My oldest brothers are twins. One of them is named after my father, the first and middle names swapped because my father decided he did not want a junior. James is named after the song, “Sweet Baby James.” Because my parents didn’t find out beforehand if they were having boys or girls, they had decided on four names—two boys’ names, two for girls. When my mother was heavily pregnant with me she asked my father if he had any ideas for names, in case they had a girl. “Didn’t we already pick out two girls’ names? Why do we need more?” The decision of which name to use went to my brothers, who were three at the time—a risky endeavor but if your options are Heather and Ashley I guess there is only so far wrong you can go and it’s a risk my father was lazy enough to take.
So now here I am, sourcing names for my manuscript. My book about a selkie has only ever been called, in my mind, “The As Yet Untitled Book About A Selkie Who Really Hates Fishermen.” I think I enjoy it about as much as my father enjoyed choosing names for all of us. “Haven’t we already picked names,” I want to ask my class. “Can’t I just call it Clara or Robert or. . .” My voice trails off because I can’t think about it anymore. I want to drink a gin and tonic and make crass jokes that downplay the seriousness of tone in my story and that distract from the fact that naming your book is fundamentally optimistic.
People have a lot of ideas about it. My husband jokes that I should call it Loose Seal, because she is, for all her hatred of fishermen, not all that sexually inhibited and who doesn’t love an Arrested Development reference. “Or,” he’ll follow up, “Seal of Approval? Signed, Sealed, Delivered?” I like the puns more the serious suggestions, maybe because choosing a name for my book means that it is closer to finished. Each time someone suggests something, I feel exposed and ashamed. I don’t deserve for this story to ever advance out of the “Untitled 8” phase, do I? Does something really need a name if it is only ever read by my circle?
I’ve changed the name of a character in my book three times. I’m thinking of changing it again. She’s not on stage for more than a handful of scenes but her name matters because she is my main character’s strongest link to the human world. It is the name my protagonist selected and it says something about her values and where she finds beauty. It is not as hard as naming the dog, who has several names—Mircea (for Mircea Eliade), Ondine, Dalton. I wish I could see the daughter’s face in a photograph and tell you for certain that she is a Roseanne or a Mhairi or a Jenny. I now know that she is not a Billie, though for many months she presented herself as if she was.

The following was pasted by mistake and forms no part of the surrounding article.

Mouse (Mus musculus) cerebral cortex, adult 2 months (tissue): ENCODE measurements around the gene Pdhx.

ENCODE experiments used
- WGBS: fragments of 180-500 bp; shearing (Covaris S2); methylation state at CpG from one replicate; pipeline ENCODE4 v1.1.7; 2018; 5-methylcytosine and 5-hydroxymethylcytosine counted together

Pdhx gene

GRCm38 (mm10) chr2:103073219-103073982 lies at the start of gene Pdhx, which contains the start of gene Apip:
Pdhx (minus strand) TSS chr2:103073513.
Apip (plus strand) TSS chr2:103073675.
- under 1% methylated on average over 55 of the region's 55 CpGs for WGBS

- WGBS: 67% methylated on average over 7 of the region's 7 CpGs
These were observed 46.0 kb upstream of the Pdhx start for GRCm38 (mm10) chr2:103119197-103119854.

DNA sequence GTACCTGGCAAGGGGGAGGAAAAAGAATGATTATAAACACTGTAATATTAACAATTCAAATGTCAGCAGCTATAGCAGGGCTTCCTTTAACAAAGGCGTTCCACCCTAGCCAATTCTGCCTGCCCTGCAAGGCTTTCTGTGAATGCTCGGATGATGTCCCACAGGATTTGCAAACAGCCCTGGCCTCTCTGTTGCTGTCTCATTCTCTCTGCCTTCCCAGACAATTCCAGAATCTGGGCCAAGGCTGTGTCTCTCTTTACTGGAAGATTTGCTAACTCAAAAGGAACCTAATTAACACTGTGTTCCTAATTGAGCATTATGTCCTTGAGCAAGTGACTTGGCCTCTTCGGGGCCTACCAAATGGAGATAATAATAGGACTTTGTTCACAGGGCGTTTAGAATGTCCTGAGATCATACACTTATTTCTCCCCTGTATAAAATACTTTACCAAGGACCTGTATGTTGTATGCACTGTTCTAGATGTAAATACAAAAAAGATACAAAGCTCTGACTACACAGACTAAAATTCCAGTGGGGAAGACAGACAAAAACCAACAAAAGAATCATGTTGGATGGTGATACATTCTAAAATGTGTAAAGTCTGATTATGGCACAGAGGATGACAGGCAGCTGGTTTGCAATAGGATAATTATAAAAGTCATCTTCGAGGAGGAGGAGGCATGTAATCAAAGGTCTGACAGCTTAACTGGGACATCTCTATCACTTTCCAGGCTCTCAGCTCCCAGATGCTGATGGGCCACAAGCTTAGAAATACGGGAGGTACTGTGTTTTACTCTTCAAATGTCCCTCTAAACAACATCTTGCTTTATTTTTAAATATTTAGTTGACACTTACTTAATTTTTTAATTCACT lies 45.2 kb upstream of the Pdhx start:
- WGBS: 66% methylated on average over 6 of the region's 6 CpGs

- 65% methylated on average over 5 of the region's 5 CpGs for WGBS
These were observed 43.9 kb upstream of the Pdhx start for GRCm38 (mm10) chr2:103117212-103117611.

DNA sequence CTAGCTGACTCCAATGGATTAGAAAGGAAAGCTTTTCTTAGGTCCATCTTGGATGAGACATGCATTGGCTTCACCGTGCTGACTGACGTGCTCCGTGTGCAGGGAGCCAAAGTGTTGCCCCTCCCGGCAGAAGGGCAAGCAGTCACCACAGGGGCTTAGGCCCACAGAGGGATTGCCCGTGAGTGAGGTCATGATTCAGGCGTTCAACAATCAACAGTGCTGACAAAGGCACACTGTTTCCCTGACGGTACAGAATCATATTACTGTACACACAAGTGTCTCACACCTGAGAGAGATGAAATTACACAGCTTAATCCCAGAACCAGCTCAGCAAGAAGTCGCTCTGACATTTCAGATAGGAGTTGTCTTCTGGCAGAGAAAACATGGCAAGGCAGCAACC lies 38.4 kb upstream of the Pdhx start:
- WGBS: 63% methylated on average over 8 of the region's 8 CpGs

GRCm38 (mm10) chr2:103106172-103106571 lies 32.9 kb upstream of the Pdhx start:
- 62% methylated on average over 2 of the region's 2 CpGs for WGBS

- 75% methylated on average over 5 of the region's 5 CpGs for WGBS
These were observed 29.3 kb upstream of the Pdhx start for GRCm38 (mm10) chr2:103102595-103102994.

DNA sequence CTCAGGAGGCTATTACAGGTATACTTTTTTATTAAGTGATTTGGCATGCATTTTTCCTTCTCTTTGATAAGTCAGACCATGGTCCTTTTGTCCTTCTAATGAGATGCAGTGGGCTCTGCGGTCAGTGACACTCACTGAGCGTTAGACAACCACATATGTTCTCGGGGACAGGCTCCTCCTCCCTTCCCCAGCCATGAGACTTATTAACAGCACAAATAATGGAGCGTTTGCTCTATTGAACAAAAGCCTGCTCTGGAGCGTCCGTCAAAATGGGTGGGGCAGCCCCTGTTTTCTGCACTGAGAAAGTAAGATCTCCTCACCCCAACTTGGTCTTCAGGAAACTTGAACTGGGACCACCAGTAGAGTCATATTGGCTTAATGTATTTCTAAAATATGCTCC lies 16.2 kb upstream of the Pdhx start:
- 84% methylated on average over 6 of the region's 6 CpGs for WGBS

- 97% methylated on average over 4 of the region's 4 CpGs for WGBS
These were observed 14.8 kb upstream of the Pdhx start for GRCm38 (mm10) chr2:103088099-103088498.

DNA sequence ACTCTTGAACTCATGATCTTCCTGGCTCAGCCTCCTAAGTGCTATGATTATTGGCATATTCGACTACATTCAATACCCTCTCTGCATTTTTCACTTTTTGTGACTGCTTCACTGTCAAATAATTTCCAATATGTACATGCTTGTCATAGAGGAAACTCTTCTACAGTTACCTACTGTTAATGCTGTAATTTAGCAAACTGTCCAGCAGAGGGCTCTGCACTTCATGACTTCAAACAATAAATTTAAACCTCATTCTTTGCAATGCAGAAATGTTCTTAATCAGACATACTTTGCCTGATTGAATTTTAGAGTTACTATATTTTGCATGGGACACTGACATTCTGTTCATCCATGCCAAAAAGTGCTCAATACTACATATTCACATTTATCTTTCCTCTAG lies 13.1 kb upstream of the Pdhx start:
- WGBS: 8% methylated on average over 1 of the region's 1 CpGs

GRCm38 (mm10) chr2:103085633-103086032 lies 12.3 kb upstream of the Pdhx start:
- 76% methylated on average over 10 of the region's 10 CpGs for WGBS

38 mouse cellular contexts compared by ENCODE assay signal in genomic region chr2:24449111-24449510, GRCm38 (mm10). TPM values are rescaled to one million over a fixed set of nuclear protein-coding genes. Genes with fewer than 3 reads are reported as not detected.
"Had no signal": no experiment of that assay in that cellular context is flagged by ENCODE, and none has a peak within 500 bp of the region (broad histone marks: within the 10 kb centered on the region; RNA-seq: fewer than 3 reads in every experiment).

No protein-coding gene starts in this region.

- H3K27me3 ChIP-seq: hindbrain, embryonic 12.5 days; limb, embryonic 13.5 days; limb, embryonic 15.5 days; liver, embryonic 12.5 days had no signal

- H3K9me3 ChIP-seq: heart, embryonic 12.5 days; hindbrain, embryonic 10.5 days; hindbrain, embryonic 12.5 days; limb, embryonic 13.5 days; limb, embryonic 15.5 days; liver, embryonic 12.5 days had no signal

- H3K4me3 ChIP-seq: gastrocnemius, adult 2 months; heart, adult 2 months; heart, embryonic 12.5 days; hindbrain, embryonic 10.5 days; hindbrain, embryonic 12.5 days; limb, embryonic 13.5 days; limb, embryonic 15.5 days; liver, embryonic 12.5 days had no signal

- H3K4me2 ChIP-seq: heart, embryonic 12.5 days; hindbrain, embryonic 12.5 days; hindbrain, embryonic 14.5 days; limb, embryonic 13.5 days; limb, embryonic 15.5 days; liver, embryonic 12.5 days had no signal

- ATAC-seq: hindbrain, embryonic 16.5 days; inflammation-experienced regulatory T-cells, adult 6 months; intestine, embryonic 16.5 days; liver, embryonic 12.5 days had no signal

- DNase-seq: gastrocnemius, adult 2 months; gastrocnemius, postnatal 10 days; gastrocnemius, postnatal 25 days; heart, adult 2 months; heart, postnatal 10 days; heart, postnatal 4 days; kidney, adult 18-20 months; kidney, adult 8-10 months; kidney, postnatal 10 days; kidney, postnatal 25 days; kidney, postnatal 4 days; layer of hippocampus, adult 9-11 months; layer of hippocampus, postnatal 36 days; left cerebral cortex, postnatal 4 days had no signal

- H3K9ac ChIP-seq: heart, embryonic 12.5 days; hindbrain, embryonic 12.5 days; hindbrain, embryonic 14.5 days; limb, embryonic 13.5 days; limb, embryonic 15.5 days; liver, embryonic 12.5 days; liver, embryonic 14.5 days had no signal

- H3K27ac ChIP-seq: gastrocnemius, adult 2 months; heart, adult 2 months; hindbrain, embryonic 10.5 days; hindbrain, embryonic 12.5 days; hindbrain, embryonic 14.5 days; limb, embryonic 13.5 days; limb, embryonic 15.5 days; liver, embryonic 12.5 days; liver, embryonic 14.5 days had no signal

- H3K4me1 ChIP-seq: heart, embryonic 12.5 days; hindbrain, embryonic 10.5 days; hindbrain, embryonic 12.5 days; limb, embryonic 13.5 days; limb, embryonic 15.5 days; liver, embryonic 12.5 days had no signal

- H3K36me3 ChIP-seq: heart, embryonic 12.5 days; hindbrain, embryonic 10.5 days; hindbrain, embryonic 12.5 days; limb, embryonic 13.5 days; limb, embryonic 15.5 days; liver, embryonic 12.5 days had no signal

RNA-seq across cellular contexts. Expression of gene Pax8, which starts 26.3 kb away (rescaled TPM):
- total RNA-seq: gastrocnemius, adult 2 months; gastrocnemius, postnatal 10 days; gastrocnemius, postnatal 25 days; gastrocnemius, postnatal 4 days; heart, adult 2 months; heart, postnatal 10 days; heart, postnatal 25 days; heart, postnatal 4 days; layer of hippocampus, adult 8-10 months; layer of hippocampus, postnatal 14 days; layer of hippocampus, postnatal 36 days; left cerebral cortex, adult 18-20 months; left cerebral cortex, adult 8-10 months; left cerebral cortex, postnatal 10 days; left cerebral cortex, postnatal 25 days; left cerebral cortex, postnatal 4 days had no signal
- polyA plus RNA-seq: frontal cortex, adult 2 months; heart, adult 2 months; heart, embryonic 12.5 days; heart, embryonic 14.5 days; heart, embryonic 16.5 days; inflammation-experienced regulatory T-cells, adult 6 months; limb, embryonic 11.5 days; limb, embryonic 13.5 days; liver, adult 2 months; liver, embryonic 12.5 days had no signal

Three names in my book have not changed. Clara, the protagonist/selkie, and the names of her fishermen captors. Robert and William are brothers, both monstrous in different ways, but not in terms of naming. That triad of names was the easiest choice I made in the entire writing process.
When people who read my manuscript realized that my grandfather’s name was Robert William Clogston, they immediately assumed that I used his name for the murderous brothers because I had disliked him. I protested in the usual way, “Oh, no, I really didn’t even think about it,” and “The truth is where I’m from there are only like four choices for boys’ names.” But I did name my villains after him. I loved my grandfather more than anyone I’ve ever known. I feel his absence on a daily basis. He was a deeply flawed man who did the wrong thing more than half the time and who could be cruel with his neglect. But he was also loyal and generous and fearless. He believed in me more than anyone ever has.
I named the bad guys after him because I wanted to remind myself that no matter how dark things got on the page, I must be compassionate. Flat characters—all evil and all good— are not interesting and they are not human. Each time I see the name Robert, a flicker of love warms me and it stops me from drawing him flat. He has his reasons. Each time I see William in my story, I think about my grandfather telling me what it was like growing up. How when he was sixteen, his brother died in a POW camp and from then on, he was lionized. His father told him so many times that it should have been him, that his brother was a better man than he would ever be and my grandfather was selfish for not fighting in a war he was too young for. Seeing his name reminds me that the things we do for our family often contradict what we believe and that a grieving man often wields his pain for destruction.
I named my worst characters after one of the most complicated people I have ever known to remind myself to be kind to them, to allow them their grief and to understand their reasons.
As it turns out, when your last name is Weckbacher, it doesn’t really matter what your first name is. With the exception of a cousin who called me “Ashtray,” the rest of my nicknames came from my last name and were shared with my brothers. “Woodpecker.” “Weed-whacker.” “Weckinator.” “The German.”
I recently stood in the town hall, staring at the line on the marriage license that asked what my married name was going to be. We had agonized over this decision. I didn’t want to change my name. I didn’t want to hyphenate or hyphenate our potential future children’s names. I liked the idea of having the same name as my new husband. Months had been spent going round and round in circles, feeling guilty, changing my mind.
When it came right down to it, there was never any choice. I knew the right thing to do, just like I knew the right names for my three main characters. I just hope it is that easy when it comes time to give my book a title.